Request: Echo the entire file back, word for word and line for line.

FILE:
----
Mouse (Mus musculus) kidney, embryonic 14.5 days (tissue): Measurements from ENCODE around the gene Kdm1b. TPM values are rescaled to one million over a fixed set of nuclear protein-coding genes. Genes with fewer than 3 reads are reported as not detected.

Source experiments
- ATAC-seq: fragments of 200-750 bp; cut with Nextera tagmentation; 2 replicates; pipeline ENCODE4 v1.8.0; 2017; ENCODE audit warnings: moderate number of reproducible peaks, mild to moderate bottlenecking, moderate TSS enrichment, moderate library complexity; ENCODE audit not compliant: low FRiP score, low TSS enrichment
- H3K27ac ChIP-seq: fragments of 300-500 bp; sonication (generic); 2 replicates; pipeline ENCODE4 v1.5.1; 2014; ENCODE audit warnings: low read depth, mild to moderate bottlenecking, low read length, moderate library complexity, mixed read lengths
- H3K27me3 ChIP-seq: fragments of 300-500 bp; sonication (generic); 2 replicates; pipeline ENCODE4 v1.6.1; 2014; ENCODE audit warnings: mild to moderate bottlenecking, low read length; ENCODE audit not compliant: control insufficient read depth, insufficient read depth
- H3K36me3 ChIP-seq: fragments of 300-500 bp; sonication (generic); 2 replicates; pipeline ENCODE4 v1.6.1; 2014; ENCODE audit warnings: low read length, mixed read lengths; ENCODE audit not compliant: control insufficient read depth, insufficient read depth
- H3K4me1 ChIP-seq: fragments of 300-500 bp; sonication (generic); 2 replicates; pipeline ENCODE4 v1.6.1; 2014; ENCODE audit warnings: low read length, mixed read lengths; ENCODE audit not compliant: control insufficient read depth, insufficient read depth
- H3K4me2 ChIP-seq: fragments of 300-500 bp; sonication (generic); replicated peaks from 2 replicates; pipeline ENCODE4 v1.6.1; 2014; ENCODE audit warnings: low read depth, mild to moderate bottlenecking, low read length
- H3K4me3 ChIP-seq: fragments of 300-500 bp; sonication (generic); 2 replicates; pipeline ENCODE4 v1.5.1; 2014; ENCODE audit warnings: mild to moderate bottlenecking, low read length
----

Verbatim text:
Mouse (Mus musculus) kidney, embryonic 14.5 days (tissue): Measurements from ENCODE around the gene Kdm1b. TPM values are rescaled to one million over a fixed set of nuclear protein-coding genes. Genes with fewer than 3 reads are reported as not detected.

Source experiments
- ATAC-seq: fragments of 200-750 bp; cut with Nextera tagmentation; 2 replicates; pipeline ENCODE4 v1.8.0; 2017; ENCODE audit warnings: moderate number of reproducible peaks, mild to moderate bottlenecking, moderate TSS enrichment, moderate library complexity; ENCODE audit not compliant: low FRiP score, low TSS enrichment
- H3K27ac ChIP-seq: fragments of 300-500 bp; sonication (generic); 2 replicates; pipeline ENCODE4 v1.5.1; 2014; ENCODE audit warnings: low read depth, mild to moderate bottlenecking, low read length, moderate library complexity, mixed read lengths
- H3K27me3 ChIP-seq: fragments of 300-500 bp; sonication (generic); 2 replicates; pipeline ENCODE4 v1.6.1; 2014; ENCODE audit warnings: mild to moderate bottlenecking, low read length; ENCODE audit not compliant: control insufficient read depth, insufficient read depth
- H3K36me3 ChIP-seq: fragments of 300-500 bp; sonication (generic); 2 replicates; pipeline ENCODE4 v1.6.1; 2014; ENCODE audit warnings: low read length, mixed read lengths; ENCODE audit not compliant: control insufficient read depth, insufficient read depth
- H3K4me1 ChIP-seq: fragments of 300-500 bp; sonication (generic); 2 replicates; pipeline ENCODE4 v1.6.1; 2014; ENCODE audit warnings: low read length, mixed read lengths; ENCODE audit not compliant: control insufficient read depth, insufficient read depth
- H3K4me2 ChIP-seq: fragments of 300-500 bp; sonication (generic); replicated peaks from 2 replicates; pipeline ENCODE4 v1.6.1; 2014; ENCODE audit warnings: low read depth, mild to moderate bottlenecking, low read length
- H3K4me3 ChIP-seq: fragments of 300-500 bp; sonication (generic); 2 replicates; pipeline ENCODE4 v1.5.1; 2014; ENCODE audit warnings: mild to moderate bottlenecking, low read length